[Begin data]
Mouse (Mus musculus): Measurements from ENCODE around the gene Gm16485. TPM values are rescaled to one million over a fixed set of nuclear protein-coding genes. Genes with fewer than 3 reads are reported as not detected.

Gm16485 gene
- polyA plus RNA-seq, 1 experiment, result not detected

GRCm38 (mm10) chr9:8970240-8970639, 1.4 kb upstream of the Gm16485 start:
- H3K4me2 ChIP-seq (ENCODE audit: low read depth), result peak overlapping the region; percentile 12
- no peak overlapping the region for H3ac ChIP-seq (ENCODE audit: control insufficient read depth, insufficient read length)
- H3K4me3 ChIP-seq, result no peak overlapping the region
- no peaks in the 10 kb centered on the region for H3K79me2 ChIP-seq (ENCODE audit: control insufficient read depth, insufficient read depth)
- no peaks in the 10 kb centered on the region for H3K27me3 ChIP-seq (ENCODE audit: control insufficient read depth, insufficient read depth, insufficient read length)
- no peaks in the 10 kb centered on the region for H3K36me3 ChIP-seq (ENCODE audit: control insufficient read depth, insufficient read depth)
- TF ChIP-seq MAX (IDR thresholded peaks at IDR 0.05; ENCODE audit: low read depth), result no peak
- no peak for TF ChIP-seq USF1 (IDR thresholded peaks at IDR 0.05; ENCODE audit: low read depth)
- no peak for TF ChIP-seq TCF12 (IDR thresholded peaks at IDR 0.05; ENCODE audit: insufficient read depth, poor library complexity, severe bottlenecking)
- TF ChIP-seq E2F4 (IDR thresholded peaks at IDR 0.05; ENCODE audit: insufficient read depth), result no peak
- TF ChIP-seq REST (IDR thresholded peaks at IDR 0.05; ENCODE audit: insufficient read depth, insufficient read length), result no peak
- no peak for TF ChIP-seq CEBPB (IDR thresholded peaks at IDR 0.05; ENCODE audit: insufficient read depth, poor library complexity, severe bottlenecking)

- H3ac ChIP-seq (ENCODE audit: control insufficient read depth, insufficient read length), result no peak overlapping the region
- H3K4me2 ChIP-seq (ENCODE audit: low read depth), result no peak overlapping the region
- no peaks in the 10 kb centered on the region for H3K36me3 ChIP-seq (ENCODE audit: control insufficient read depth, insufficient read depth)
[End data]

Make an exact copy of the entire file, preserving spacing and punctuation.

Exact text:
Mouse (Mus musculus): Measurements from ENCODE around the gene Gm16485. TPM values are rescaled to one million over a fixed set of nuclear protein-coding genes. Genes with fewer than 3 reads are reported as not detected.

Gm16485 gene
- polyA plus RNA-seq, 1 experiment, result not detected

GRCm38 (mm10) chr9:8970240-8970639, 1.4 kb upstream of the Gm16485 start:
- H3K4me2 ChIP-seq (ENCODE audit: low read depth), result peak overlapping the region; percentile 12
- no peak overlapping the region for H3ac ChIP-seq (ENCODE audit: control insufficient read depth, insufficient read length)
- H3K4me3 ChIP-seq, result no peak overlapping the region
- no peaks in the 10 kb centered on the region for H3K79me2 ChIP-seq (ENCODE audit: control insufficient read depth, insufficient read depth)
- no peaks in the 10 kb centered on the region for H3K27me3 ChIP-seq (ENCODE audit: control insufficient read depth, insufficient read depth, insufficient read length)
- no peaks in the 10 kb centered on the region for H3K36me3 ChIP-seq (ENCODE audit: control insufficient read depth, insufficient read depth)
- TF ChIP-seq MAX (IDR thresholded peaks at IDR 0.05; ENCODE audit: low read depth), result no peak
- no peak for TF ChIP-seq USF1 (IDR thresholded peaks at IDR 0.05; ENCODE audit: low read depth)
- no peak for TF ChIP-seq TCF12 (IDR thresholded peaks at IDR 0.05; ENCODE audit: insufficient read depth, poor library complexity, severe bottlenecking)
- TF ChIP-seq E2F4 (IDR thresholded peaks at IDR 0.05; ENCODE audit: insufficient read depth), result no peak
- TF ChIP-seq REST (IDR thresholded peaks at IDR 0.05; ENCODE audit: insufficient read depth, insufficient read length), result no peak
- no peak for TF ChIP-seq CEBPB (IDR thresholded peaks at IDR 0.05; ENCODE audit: insufficient read depth, poor library complexity, severe bottlenecking)

- H3ac ChIP-seq (ENCODE audit: control insufficient read depth, insufficient read length), result no peak overlapping the region
- H3K4me2 ChIP-seq (ENCODE audit: low read depth), result no peak overlapping the region
- no peaks in the 10 kb centered on the region for H3K36me3 ChIP-seq (ENCODE audit: control insufficient read depth, insufficient read depth)